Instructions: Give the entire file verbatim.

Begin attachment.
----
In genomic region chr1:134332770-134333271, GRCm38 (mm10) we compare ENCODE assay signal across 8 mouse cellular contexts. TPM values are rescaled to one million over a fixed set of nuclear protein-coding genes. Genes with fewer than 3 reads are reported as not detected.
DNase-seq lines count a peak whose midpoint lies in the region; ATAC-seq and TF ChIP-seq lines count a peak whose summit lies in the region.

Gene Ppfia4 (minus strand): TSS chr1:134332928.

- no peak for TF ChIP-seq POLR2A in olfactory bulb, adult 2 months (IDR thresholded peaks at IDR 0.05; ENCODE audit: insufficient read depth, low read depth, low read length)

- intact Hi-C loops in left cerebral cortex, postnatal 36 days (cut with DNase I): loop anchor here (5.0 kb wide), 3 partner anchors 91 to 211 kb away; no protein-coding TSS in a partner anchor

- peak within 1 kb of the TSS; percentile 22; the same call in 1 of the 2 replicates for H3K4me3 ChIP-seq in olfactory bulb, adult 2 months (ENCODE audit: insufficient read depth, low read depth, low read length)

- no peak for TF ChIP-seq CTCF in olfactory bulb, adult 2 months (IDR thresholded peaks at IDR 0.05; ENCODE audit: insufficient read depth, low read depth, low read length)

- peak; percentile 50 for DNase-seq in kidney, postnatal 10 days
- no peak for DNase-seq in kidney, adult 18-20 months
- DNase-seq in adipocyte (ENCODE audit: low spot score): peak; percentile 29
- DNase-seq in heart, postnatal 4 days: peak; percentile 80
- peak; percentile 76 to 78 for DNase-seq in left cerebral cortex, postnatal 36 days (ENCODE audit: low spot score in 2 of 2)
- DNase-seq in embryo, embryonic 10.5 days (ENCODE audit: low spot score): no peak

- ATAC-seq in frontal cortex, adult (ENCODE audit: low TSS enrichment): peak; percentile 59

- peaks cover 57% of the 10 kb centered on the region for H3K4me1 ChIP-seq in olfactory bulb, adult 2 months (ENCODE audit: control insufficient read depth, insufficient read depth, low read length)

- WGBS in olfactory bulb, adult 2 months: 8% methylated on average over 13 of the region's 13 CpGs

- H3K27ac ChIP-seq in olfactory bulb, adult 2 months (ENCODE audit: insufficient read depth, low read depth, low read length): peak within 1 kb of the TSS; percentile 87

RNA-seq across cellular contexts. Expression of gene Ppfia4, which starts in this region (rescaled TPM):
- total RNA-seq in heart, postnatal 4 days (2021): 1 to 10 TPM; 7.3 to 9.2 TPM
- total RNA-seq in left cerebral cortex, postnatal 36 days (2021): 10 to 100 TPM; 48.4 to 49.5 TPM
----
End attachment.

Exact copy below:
In genomic region chr1:134332770-134333271, GRCm38 (mm10) we compare ENCODE assay signal across 8 mouse cellular contexts. TPM values are rescaled to one million over a fixed set of nuclear protein-coding genes. Genes with fewer than 3 reads are reported as not detected.
DNase-seq lines count a peak whose midpoint lies in the region; ATAC-seq and TF ChIP-seq lines count a peak whose summit lies in the region.

Gene Ppfia4 (minus strand): TSS chr1:134332928.

- no peak for TF ChIP-seq POLR2A in olfactory bulb, adult 2 months (IDR thresholded peaks at IDR 0.05; ENCODE audit: insufficient read depth, low read depth, low read length)

- intact Hi-C loops in left cerebral cortex, postnatal 36 days (cut with DNase I): loop anchor here (5.0 kb wide), 3 partner anchors 91 to 211 kb away; no protein-coding TSS in a partner anchor

- peak within 1 kb of the TSS; percentile 22; the same call in 1 of the 2 replicates for H3K4me3 ChIP-seq in olfactory bulb, adult 2 months (ENCODE audit: insufficient read depth, low read depth, low read length)

- no peak for TF ChIP-seq CTCF in olfactory bulb, adult 2 months (IDR thresholded peaks at IDR 0.05; ENCODE audit: insufficient read depth, low read depth, low read length)

- peak; percentile 50 for DNase-seq in kidney, postnatal 10 days
- no peak for DNase-seq in kidney, adult 18-20 months
- DNase-seq in adipocyte (ENCODE audit: low spot score): peak; percentile 29
- DNase-seq in heart, postnatal 4 days: peak; percentile 80
- peak; percentile 76 to 78 for DNase-seq in left cerebral cortex, postnatal 36 days (ENCODE audit: low spot score in 2 of 2)
- DNase-seq in embryo, embryonic 10.5 days (ENCODE audit: low spot score): no peak

- ATAC-seq in frontal cortex, adult (ENCODE audit: low TSS enrichment): peak; percentile 59

- peaks cover 57% of the 10 kb centered on the region for H3K4me1 ChIP-seq in olfactory bulb, adult 2 months (ENCODE audit: control insufficient read depth, insufficient read depth, low read length)

- WGBS in olfactory bulb, adult 2 months: 8% methylated on average over 13 of the region's 13 CpGs

- H3K27ac ChIP-seq in olfactory bulb, adult 2 months (ENCODE audit: insufficient read depth, low read depth, low read length): peak within 1 kb of the TSS; percentile 87

RNA-seq across cellular contexts. Expression of gene Ppfia4, which starts in this region (rescaled TPM):
- total RNA-seq in heart, postnatal 4 days (2021): 1 to 10 TPM; 7.3 to 9.2 TPM
- total RNA-seq in left cerebral cortex, postnatal 36 days (2021): 10 to 100 TPM; 48.4 to 49.5 TPM